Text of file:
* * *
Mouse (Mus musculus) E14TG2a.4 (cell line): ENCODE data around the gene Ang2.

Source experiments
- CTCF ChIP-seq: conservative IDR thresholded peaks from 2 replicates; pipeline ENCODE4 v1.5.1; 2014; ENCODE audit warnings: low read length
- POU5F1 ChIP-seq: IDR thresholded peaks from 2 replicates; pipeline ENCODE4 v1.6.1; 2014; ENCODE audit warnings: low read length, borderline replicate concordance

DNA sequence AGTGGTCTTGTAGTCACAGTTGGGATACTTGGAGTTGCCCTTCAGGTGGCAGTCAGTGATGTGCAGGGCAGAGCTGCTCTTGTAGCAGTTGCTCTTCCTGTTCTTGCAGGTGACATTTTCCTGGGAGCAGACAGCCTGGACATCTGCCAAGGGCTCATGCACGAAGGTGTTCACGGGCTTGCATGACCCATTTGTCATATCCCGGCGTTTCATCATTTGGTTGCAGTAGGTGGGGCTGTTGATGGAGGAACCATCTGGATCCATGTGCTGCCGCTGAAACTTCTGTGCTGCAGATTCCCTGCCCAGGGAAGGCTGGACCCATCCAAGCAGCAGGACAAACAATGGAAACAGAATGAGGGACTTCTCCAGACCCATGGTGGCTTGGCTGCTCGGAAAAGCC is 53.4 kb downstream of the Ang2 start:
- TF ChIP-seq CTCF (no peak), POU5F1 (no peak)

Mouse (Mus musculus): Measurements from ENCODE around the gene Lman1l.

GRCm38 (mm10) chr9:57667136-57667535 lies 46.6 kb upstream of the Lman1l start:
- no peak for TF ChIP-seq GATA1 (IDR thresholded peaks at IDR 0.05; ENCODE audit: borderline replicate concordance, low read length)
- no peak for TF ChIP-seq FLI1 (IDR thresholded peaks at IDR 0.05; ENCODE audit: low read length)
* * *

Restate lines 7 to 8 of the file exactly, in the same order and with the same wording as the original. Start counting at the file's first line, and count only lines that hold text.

Mouse (Mus musculus): Measurements from ENCODE around the gene Lman1l.

GRCm38 (mm10) chr9:57667136-57667535 lies 46.6 kb upstream of the Lman1l start: